In the "gender" chapter, Serfaty attempts to "analyze the ways in which corporeity is involved in identity formation in online journals" (99). The analysis is founded on a detailed comparison -- the most detailed in the monograph -- between Bunt Sign, "a middle-aged man who works from home for a California construction company" (with a blog still functional -- http://www.buntsign.com), who writes a great deal about his health problems, and "Lisa," who "belongs to a sado-masochist diarists' webring, where sexually explicit entries are acceptable" (104). Later, Serfaty adds the diary of Columbine, a male sufferer of gender dysphobia. Drawing on Lacan, Serfaty concludes that "online embodied writing ... becomes a fully rounded thorough representation of corporeity channelling a necessarily self-defeating quest for a unified self" (122). To take these examples as representative of male and female online diarising seems distinctly curious. Certainly they are people writing about their bodies in an obvious way, but they are hardly representative of their genders.
I'm a great fan of interdisciplinarity, and believe that drawing insights from widely differing perspectives can be a highly valuable way of understanding the online (and off-line) world. For the meta-technique to work, however, it requires the different disciplinary strands to work together and speak to each other, and particularly to be drawn into some form of final synthesis. That's not what happens in The Mirror and the Veil. Instead, a grab-bag of theories and approaches seems to be flung at a selection of atypical websites.
This is a pity, for the idea that produced the title of this book, set out in the introduction and conclusion but ignored between, of the computer screen functioning for bloggers as both a mirror and a veil strikes me as a good one. Serfaty writes: "The screen ... establishes a dialectical relationship between disclosure and secrecy, between transparency and opacity" (13). When I think of two of the "diary-type" blogs that I read regularly, Petite Anglaise and Personal Political, I see that as a potentially useful framework for thinking about their writing. In the first case, Petite apparently discloses all, yet she is very careful to screen her physical identity; in the second case, "Susoz" admits her difficulties in dealing with the separation of the two and makes this part of her online persona.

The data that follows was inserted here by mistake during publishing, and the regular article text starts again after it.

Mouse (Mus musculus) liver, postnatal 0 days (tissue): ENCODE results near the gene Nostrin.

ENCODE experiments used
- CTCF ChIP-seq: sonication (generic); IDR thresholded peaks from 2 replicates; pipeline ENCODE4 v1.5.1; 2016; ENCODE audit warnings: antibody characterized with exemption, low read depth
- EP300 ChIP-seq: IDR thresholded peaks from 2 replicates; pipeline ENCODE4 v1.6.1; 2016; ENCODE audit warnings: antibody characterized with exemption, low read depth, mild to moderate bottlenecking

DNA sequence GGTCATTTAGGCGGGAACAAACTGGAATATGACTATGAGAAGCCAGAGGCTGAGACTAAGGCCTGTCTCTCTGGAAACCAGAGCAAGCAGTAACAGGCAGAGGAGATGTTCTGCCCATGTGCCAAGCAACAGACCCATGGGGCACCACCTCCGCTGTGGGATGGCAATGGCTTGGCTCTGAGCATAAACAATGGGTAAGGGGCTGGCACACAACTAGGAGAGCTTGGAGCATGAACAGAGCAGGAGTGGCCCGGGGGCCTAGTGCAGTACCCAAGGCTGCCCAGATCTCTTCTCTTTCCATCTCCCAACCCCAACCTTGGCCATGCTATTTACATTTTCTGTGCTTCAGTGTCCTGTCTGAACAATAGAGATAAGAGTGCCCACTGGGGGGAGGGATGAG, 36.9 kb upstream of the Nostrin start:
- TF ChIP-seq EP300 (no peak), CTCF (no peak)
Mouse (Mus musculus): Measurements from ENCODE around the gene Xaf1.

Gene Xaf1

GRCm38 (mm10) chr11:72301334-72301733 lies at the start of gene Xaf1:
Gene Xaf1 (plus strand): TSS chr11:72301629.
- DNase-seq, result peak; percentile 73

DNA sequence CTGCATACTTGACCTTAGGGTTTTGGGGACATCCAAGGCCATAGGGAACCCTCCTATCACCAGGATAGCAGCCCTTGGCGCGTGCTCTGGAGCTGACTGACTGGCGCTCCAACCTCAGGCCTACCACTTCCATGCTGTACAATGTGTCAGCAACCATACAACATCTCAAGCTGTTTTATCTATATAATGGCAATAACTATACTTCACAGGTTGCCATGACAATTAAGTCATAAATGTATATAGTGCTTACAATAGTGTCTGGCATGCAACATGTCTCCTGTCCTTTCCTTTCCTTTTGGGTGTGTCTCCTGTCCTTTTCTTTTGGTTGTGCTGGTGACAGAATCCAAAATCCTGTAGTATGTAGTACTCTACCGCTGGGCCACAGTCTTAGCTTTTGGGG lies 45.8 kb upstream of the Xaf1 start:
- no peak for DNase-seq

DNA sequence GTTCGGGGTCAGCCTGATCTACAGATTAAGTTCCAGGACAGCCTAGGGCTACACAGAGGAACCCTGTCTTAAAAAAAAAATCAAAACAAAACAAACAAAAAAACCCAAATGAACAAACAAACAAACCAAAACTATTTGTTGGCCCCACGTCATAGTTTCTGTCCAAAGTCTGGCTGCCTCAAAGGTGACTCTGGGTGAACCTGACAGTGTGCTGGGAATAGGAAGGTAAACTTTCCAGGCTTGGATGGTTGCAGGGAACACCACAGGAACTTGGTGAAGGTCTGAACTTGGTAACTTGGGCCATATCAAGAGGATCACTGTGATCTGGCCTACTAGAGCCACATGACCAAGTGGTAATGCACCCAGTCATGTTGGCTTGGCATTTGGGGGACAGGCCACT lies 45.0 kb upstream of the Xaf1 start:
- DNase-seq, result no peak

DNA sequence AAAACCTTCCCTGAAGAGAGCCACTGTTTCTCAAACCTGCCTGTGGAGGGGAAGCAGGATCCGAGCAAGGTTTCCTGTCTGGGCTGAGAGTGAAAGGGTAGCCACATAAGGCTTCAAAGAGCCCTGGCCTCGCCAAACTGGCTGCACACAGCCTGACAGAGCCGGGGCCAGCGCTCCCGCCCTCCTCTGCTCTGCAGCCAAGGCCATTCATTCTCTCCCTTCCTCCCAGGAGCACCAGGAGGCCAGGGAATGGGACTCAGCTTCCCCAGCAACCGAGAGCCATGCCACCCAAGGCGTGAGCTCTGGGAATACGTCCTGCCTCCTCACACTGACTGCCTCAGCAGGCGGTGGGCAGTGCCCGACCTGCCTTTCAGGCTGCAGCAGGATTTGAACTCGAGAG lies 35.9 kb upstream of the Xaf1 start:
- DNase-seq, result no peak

Where this author might want to go next is to work on this idea in relation to the considerable body of material analyzing online texts, such as Kate Hayles, How We Became Posthuman (1999) and Steve Johnson's Interface Culture (1997). To try to think about online material -- as Serfaty does in The Mirror and the Veil -- purely through the framework of offline theories, is not sufficient. That's not to say that a historical perspective might not be valuable. If the net of considering what is a "blog" is cast more widely -- taking in sites generally considered blogs today -- it may be the commonplace book, rather than the diary, by which comparison could usefully be made.
Hayles, N. Katherine. How We Became Posthuman: Virtual Bodies in Cybernetics, Literature and Information. Chicago: University of Chicago Press, 1999.
Johnson, Steve. Interface Culture: How New Technology Transforms the Way We Create and Communicate. San Francisco: HarperEdge, 1997.
Morris, I. editor, The Pillowbook of Sei Shonagon. London: Penguin, 1971.
Orlin, L.C. "Chronicles of Private Life." In Kinney, A.F., editor, The Cambridge Companion to English Literature 1500-1600. Cambridge University Press, 2000, pp. 241-264.
Natalie Bennett is the founder of the Carnival of Feminists, a blogger at Philobiblon for about two years (which just about makes her a veteran), has an MA in Mass Communications from the University of Leicester, and has written on the role of blogs in women's history. <firstname.lastname@example.org>